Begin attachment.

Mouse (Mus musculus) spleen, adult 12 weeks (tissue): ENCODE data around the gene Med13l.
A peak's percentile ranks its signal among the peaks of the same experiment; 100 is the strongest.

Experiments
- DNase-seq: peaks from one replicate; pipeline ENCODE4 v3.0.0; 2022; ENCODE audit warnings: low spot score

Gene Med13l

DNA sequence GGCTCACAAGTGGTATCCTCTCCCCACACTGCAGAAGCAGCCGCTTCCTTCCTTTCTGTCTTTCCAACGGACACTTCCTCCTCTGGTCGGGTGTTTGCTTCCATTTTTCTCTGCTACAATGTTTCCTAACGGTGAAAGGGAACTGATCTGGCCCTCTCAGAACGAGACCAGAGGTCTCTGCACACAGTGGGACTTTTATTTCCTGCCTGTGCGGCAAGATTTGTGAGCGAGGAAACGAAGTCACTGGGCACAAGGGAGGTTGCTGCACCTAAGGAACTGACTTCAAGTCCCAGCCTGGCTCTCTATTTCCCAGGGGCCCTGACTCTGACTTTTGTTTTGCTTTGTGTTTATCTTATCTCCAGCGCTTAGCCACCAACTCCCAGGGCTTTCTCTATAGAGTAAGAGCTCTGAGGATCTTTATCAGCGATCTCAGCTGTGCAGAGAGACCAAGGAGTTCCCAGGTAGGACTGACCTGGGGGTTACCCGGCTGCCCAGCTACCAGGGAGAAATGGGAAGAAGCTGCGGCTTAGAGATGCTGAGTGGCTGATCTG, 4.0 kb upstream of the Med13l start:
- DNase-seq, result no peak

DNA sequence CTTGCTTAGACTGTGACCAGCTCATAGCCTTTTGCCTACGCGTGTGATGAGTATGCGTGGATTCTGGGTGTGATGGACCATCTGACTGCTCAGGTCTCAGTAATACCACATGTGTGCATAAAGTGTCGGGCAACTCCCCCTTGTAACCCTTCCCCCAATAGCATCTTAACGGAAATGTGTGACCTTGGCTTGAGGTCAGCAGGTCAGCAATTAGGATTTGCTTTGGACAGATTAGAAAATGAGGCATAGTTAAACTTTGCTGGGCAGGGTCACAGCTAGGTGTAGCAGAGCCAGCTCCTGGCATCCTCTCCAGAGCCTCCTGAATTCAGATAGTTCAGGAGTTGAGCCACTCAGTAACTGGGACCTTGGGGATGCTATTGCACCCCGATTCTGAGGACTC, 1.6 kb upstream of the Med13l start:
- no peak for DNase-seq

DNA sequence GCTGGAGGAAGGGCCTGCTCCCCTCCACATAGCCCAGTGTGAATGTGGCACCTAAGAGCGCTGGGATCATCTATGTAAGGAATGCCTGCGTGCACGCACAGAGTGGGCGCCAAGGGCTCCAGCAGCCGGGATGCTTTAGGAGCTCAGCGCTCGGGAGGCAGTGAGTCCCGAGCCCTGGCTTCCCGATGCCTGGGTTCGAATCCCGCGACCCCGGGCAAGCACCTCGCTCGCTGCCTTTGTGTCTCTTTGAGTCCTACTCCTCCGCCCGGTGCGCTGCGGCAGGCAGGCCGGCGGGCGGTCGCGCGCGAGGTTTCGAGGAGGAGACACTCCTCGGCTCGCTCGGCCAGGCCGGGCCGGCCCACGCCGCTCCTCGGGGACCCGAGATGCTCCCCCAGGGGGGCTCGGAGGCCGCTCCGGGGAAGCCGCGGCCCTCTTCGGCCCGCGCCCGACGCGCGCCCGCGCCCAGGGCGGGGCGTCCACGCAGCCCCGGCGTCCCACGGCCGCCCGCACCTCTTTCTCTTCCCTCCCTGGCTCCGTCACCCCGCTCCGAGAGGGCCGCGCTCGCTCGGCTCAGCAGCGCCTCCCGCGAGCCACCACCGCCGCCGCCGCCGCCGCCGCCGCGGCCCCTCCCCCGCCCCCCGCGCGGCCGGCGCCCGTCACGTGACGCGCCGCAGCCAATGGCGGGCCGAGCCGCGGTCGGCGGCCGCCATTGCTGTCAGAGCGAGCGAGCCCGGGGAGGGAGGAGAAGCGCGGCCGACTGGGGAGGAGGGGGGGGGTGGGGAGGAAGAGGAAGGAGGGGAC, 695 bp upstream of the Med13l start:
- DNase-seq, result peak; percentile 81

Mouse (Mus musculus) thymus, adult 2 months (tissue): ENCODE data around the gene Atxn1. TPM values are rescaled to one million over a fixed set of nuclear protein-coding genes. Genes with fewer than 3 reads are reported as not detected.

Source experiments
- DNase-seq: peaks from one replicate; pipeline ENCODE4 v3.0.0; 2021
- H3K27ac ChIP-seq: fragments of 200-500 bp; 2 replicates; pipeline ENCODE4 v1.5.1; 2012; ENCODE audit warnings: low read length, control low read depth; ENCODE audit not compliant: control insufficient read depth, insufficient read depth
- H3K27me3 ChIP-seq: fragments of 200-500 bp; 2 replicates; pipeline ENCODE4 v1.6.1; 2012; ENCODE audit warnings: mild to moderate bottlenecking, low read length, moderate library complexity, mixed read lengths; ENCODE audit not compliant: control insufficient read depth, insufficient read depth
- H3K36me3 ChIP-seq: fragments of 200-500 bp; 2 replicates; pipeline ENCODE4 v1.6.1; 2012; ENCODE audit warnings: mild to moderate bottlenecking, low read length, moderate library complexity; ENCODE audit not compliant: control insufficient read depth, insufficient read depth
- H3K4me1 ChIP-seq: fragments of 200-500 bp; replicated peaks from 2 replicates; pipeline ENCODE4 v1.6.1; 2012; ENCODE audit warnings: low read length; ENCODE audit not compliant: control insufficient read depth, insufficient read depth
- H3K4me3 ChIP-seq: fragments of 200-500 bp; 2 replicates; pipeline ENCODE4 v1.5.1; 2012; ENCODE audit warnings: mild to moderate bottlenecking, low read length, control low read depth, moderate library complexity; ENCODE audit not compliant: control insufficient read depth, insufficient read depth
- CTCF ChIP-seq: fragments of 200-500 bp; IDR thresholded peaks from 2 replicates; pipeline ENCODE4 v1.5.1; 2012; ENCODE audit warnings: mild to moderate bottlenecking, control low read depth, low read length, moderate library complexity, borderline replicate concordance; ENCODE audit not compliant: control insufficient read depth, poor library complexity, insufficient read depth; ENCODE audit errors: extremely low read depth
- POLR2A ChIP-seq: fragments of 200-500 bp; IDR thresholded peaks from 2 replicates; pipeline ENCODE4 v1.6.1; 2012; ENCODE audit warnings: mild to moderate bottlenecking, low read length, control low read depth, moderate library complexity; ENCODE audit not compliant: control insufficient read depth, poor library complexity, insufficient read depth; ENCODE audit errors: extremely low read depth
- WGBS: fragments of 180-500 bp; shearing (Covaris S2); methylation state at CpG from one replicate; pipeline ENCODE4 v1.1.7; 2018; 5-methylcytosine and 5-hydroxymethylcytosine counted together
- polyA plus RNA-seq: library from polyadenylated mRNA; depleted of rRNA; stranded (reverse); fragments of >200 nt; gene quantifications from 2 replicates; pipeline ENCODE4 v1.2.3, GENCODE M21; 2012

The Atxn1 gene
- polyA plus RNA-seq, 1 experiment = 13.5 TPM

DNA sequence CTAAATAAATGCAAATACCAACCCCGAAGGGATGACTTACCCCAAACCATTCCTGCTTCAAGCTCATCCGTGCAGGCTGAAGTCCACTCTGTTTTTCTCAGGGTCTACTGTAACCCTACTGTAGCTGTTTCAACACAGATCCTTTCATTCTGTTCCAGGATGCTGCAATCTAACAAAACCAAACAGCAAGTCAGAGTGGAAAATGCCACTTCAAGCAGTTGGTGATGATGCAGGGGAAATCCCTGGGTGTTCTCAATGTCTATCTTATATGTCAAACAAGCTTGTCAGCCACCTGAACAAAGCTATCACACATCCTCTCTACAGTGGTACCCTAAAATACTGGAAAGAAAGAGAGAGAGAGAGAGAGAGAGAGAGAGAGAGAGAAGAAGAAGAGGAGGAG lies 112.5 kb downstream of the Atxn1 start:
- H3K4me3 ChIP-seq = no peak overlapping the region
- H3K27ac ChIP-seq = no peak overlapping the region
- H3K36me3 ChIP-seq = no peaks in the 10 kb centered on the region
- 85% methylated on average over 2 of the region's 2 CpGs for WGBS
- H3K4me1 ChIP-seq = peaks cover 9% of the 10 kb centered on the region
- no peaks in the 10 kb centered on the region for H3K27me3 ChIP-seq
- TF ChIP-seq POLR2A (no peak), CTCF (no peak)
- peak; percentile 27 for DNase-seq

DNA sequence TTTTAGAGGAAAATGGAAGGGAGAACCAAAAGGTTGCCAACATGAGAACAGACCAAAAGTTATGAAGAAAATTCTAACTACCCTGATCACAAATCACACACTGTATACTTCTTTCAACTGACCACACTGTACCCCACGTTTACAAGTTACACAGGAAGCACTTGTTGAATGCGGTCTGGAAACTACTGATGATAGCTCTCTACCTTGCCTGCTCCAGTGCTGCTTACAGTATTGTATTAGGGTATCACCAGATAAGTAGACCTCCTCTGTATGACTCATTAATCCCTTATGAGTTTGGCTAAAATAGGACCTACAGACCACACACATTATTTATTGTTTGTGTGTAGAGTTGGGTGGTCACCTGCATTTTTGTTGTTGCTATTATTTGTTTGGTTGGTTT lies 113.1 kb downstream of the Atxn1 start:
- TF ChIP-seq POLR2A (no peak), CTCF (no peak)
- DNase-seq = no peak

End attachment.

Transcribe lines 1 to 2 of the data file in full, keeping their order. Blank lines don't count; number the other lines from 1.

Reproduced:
Mouse (Mus musculus) spleen, adult 12 weeks (tissue): ENCODE data around the gene Med13l.
A peak's percentile ranks its signal among the peaks of the same experiment; 100 is the strongest.